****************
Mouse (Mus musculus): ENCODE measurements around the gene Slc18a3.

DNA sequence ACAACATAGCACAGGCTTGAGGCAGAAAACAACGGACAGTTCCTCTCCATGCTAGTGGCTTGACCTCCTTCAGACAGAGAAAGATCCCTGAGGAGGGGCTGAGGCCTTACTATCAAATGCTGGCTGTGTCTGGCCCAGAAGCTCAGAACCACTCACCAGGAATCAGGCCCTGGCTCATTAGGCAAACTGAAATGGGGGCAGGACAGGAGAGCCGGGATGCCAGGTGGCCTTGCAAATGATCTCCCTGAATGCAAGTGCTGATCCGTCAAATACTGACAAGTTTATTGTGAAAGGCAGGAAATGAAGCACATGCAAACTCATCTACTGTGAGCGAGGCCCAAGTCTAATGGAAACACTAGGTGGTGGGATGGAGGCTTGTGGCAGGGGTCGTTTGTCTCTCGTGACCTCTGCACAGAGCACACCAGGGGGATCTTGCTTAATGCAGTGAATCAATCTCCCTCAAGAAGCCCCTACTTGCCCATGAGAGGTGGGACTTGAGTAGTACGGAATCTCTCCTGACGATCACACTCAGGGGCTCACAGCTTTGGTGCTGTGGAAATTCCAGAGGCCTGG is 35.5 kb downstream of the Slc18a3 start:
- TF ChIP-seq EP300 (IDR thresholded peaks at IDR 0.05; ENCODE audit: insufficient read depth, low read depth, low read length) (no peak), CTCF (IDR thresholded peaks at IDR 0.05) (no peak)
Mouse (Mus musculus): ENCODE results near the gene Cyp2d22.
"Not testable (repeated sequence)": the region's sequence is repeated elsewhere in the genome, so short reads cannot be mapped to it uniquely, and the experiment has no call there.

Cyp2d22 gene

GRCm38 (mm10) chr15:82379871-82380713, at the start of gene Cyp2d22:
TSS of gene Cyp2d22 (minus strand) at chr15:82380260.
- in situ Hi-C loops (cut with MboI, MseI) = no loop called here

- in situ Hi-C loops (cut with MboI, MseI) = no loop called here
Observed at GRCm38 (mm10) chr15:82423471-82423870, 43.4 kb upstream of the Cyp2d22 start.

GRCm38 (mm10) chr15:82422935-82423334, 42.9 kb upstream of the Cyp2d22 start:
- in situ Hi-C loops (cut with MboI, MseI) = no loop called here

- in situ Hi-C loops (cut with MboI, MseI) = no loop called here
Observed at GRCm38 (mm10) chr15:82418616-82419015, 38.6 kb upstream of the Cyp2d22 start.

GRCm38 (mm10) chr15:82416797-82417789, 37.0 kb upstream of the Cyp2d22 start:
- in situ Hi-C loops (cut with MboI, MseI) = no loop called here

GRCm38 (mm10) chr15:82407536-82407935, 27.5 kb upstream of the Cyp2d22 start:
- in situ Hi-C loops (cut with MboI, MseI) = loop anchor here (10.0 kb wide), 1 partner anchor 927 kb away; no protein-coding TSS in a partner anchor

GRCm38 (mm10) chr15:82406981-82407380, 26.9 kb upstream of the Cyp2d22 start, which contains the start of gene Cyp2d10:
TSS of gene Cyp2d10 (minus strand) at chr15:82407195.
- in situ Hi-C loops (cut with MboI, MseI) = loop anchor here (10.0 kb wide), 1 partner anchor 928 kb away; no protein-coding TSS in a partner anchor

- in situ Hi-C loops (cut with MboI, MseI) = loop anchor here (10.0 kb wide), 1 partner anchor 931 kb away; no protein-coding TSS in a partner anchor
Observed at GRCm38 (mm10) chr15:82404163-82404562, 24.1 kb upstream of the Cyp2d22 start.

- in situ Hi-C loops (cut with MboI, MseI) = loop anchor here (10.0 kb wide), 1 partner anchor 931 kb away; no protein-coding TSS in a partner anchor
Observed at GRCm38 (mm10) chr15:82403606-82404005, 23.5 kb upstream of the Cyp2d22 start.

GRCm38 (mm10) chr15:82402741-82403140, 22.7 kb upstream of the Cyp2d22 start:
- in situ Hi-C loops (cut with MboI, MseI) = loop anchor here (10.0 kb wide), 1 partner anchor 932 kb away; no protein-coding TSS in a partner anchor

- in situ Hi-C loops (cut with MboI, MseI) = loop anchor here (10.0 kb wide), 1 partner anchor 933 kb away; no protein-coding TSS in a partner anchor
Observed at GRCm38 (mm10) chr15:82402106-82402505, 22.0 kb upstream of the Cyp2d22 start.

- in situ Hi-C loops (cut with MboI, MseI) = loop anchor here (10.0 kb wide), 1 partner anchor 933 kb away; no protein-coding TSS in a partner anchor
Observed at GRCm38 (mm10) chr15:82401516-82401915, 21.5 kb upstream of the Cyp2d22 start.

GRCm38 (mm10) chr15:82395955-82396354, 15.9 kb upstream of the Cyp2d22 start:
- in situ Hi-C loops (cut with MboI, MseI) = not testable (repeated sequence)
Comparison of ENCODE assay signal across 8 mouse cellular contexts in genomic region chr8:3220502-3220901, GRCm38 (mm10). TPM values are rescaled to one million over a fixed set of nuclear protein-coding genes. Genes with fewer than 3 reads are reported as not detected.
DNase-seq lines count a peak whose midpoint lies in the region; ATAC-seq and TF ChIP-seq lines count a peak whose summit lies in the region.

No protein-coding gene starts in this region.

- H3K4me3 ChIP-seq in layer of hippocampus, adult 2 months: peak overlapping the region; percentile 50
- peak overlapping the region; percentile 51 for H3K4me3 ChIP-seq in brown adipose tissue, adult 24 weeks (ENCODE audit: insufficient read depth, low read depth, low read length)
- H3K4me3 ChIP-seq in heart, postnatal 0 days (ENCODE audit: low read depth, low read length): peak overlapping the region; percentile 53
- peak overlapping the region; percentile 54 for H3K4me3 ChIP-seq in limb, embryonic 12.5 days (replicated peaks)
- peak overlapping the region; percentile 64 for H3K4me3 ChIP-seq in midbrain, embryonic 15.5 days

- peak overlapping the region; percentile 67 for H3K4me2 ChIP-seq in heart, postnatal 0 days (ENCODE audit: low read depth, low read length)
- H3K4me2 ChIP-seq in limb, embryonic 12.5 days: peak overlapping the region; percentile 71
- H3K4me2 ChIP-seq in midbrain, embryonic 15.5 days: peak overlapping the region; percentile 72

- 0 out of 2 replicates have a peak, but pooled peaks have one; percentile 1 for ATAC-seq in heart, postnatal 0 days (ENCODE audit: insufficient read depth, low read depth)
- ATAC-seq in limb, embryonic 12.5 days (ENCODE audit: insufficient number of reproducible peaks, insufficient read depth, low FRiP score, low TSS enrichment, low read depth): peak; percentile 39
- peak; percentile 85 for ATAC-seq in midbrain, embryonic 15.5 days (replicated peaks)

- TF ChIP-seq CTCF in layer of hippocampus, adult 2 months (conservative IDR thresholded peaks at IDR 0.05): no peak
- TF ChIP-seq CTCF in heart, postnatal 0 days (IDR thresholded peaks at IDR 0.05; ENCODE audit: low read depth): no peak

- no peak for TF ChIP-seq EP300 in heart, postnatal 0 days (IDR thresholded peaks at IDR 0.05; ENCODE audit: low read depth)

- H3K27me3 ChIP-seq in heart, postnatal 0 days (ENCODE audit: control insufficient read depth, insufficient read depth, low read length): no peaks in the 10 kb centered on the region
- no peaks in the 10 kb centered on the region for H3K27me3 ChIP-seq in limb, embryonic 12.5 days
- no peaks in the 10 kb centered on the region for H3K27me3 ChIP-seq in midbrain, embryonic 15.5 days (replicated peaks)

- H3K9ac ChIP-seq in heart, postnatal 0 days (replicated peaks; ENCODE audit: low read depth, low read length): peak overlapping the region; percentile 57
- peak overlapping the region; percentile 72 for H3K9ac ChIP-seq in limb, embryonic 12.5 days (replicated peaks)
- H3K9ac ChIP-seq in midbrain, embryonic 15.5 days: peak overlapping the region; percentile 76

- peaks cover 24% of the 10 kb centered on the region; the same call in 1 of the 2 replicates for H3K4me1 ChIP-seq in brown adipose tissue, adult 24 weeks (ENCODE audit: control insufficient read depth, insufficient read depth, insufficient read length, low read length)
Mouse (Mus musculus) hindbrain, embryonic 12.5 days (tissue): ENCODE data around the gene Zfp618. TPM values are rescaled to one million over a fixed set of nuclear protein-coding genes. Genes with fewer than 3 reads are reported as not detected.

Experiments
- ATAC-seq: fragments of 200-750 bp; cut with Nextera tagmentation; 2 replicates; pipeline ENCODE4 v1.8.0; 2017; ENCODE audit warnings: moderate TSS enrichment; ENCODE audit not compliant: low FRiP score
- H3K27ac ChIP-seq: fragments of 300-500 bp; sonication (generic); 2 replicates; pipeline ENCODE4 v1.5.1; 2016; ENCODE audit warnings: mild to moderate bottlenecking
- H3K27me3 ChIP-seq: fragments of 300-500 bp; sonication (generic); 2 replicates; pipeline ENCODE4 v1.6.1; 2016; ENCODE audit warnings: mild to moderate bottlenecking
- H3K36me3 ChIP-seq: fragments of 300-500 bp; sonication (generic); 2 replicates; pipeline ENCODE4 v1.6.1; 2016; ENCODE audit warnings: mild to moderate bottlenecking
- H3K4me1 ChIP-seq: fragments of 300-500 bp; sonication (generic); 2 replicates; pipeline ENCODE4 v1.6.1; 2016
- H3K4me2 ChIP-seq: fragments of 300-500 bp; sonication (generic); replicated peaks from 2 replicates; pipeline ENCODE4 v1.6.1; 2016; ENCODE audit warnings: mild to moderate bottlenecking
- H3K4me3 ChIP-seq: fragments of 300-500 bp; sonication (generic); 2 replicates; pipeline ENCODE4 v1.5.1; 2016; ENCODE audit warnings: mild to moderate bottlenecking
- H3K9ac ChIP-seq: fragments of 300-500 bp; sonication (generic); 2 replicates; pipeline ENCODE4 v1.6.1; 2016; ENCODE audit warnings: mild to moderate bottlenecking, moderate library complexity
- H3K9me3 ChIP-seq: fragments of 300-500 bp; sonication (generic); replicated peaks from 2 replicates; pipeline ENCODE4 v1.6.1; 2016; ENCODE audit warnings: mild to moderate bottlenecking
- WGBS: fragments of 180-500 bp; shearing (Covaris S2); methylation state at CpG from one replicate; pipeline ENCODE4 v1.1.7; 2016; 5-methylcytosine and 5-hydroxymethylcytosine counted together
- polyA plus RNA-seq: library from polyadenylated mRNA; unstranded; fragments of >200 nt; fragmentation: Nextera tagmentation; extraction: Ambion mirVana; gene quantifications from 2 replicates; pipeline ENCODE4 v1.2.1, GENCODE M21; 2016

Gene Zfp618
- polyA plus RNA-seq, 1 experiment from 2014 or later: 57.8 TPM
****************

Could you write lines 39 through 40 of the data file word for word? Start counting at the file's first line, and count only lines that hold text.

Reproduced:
- peak overlapping the region; percentile 51 for H3K4me3 ChIP-seq in brown adipose tissue, adult 24 weeks (ENCODE audit: insufficient read depth, low read depth, low read length)
- H3K4me3 ChIP-seq in heart, postnatal 0 days (ENCODE audit: low read depth, low read length): peak overlapping the region; percentile 53